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ORDER AND THE BEES
(FROM "HENRY V.")
We often wish that we might do some other man's work, occupy his social or political station. But such an interchange is not easy. The world is complex, and its adjustments have come from long years of experience. Each man does well to perform the tasks for which nature and training have fitted him. And instead of feeling envy toward other people, we should rejoice that all labor, however diverse, is to one great end-it makes life richer and fuller.
HEREFORE doth heaven divide
The state of man in divers functions,
The singing masons building roofs of gold,
One star does not ask another to adore it, or amuse it; Mt. Shasta, though it towers for thousands of feet above its neighbors, does not repine that it is alone or that the adjacent peaks see much that it misses under the clouds. Nature does not trouble itself about what the rest of nature is doing. But man constantly worries about other men-what they think of him, do to him, fail to emulate in him, have or secure in comparison with him. He lacks nature's inward quietude. Calmness and peace come by being self-contained.
EARY of myself, and sick of asking
What I am, and what I ought to be,
And a look of passionate desire
O'er the sea and to the stars I send:
"Ah, once more," I cried, "ye stars, ye waters,
Still, still let me, as I gaze upon you,
Feel my soul becoming vast like you!"
From the intense, clear, star-sown vault of heaven,
In the rustling night-air came the answer:
"Unaffrighted by the silence round them,
These demand not that the things without them
"And with joy the stars perform their shining,
"Bounded by themselves, and unregardful
O air-born voice! long since, severely clear,
A LITTLE PRAYER
We should strive to bring what happiness we can to others. More still, we should strive to bring them no unhappiness. When we come to die, it is, as George Eliot once said, not our kindness or our patience or our generosity that we shall regret, but our intolerance and our harshness.
HAT I may not in blindness grope,
Know when to speak a word of hope
That tempered winds may softly blow
That through the year which lies ahead
Or profit I have tried to get.
S. E. Kiser.
A MAN'S A MAN FOR A' THAT
It is said that once at a laird's house Burns was placed at a second table, and that this rankled in his breast and caused him to write his poem on equality. He insists that rank, wealth, and external distinctions are merely the stamp on the guinea; the mam is the gold itself. Snobbishness he abhors; poverty he confesses to without hanging his head in the least; the pith of sense and the pride of worth he declares superior to any dignity thrust upon a person from the outside. In a final, prophetic mood he looks forward to the time when a democracy of square dealing shall prevail, praise shall be reserved for merit, and men the world over shall be to each other as brothers. In line 8 gowd=gold; 9, hamely homely, commonplace; II, gie give; 15, sae=so; 17, birkie fellow; 20, cuif=simpleton; 25, mak-make; 27, aboon above; 28, mauna=must not; fa'=claim; 36, gree=prize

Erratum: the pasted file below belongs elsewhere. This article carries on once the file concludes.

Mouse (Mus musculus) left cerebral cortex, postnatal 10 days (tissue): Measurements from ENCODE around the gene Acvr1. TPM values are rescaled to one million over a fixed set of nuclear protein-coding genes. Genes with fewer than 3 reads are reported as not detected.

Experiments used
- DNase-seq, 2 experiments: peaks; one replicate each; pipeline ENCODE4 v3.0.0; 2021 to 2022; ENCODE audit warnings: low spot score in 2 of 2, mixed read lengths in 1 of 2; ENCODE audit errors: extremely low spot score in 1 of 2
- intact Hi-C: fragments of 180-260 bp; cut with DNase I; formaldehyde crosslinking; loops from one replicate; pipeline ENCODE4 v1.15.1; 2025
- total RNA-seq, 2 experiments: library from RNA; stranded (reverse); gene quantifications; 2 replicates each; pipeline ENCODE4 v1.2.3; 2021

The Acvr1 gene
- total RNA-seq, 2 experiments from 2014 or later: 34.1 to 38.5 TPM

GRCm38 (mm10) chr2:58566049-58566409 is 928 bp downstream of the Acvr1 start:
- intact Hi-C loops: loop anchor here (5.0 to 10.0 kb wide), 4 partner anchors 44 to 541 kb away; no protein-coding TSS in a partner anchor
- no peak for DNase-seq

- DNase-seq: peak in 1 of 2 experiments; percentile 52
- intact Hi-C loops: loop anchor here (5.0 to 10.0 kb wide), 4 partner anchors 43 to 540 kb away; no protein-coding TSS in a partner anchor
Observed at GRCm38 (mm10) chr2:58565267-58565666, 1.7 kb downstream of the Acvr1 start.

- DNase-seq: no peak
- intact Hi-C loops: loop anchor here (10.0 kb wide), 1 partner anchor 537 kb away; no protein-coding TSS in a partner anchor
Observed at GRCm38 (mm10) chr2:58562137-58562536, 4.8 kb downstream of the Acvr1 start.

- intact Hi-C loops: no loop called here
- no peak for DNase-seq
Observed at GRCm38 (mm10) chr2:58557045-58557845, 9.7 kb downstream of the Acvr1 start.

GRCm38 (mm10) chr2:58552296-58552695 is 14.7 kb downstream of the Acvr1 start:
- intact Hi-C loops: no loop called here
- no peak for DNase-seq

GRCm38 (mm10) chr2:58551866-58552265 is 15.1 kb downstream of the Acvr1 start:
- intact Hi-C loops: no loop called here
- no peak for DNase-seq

S there, for honest poverty,
That hangs his head, and a' that?
Our toils obscure, and a' that;
What tho' on hamely fare we dine,
Gie fools their silks, and knaves their wine,
For a' that, and a' that,
Their tinsel show, and a' that;
Ye see yon birkie, ca'd a lord,
Wha struts, and stares, and a' that;
Tho' hundreds worship at his word,
He's but a cuif for a' that:
For a' that, and a' that,
His riband, star, and a' that,
The man of independent mind,
A prince can mak a belted knight,
Their dignities, and a' that,
The pith o' sense, and pride o' worth,
Then let us pray that come it may,
It's coming yet, for a' that,
LIFE AND DEATH
IFE! I know not what thou art,
But know that thou and I must part;
And when, or how, or where we met
I own to me a secret yet.
Life! We've been long together,
Through pleasant and through cloudy weather;
'Tis hard to part when friends are dear;
Perhaps will cost a sigh, a tear;
Then steal away, give little warning,
Choose thine own time;
Say not "Good Night"—but in some brighter clime
Bid me "Good Morning!"